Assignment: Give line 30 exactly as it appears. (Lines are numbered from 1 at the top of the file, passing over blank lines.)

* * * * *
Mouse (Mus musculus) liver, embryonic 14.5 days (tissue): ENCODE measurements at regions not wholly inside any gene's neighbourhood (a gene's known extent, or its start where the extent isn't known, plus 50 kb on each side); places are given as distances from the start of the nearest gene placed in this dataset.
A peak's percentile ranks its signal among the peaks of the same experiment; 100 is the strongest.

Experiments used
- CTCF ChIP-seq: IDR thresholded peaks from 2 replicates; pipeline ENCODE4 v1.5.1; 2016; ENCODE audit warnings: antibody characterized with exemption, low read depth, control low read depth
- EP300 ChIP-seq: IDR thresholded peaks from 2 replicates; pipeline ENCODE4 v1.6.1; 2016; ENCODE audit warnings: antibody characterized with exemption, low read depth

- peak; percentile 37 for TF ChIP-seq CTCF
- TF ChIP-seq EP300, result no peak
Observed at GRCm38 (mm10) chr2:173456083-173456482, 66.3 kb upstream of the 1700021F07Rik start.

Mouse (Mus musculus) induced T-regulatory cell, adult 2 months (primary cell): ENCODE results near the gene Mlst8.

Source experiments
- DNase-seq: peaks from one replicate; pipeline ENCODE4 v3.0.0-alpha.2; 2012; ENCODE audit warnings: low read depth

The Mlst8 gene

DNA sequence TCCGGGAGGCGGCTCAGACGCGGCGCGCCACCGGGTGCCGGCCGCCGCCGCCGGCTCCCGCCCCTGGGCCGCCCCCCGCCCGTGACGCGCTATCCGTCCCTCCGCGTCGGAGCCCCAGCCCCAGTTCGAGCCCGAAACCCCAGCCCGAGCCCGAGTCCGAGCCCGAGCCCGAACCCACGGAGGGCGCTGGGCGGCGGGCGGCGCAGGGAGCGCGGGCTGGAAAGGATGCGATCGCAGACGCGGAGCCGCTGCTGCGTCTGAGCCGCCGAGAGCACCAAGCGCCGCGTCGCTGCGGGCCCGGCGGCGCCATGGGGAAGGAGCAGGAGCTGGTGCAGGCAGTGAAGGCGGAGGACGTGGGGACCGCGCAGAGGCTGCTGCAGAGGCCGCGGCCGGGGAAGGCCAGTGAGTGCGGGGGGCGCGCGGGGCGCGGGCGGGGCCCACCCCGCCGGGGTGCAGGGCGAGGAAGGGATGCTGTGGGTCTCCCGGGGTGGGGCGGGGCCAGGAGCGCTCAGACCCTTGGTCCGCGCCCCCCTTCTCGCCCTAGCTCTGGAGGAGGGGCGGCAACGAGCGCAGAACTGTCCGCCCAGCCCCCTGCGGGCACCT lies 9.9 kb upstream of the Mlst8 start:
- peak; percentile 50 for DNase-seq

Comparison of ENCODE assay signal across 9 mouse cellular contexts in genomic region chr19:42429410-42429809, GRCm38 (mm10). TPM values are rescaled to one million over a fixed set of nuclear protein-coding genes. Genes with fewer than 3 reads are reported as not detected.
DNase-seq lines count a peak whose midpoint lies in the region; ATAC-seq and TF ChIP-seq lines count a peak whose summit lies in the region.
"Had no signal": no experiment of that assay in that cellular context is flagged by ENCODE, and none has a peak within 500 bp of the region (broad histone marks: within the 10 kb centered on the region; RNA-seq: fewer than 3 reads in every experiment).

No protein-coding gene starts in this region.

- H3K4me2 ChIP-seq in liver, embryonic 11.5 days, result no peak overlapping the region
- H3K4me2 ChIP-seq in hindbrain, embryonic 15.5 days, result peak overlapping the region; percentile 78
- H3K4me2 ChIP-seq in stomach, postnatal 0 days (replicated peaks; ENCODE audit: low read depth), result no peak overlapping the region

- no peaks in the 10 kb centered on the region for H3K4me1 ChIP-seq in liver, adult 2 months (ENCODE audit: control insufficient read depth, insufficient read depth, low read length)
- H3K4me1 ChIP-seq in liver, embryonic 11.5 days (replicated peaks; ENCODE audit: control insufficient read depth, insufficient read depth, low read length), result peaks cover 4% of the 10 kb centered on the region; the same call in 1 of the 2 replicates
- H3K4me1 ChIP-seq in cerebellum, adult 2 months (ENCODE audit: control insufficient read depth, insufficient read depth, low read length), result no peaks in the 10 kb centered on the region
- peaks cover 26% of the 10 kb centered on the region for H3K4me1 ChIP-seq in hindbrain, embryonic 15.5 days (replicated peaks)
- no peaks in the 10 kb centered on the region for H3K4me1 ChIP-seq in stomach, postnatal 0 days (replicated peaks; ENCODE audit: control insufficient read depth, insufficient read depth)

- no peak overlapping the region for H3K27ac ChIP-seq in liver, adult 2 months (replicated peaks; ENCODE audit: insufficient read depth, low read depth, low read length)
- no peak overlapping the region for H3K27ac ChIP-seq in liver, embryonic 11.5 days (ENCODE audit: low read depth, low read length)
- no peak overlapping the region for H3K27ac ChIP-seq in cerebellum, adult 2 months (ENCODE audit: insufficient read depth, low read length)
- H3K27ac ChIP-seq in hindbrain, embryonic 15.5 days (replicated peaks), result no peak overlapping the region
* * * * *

- H3K27ac ChIP-seq in hindbrain, embryonic 15.5 days (replicated peaks), result no peak overlapping the region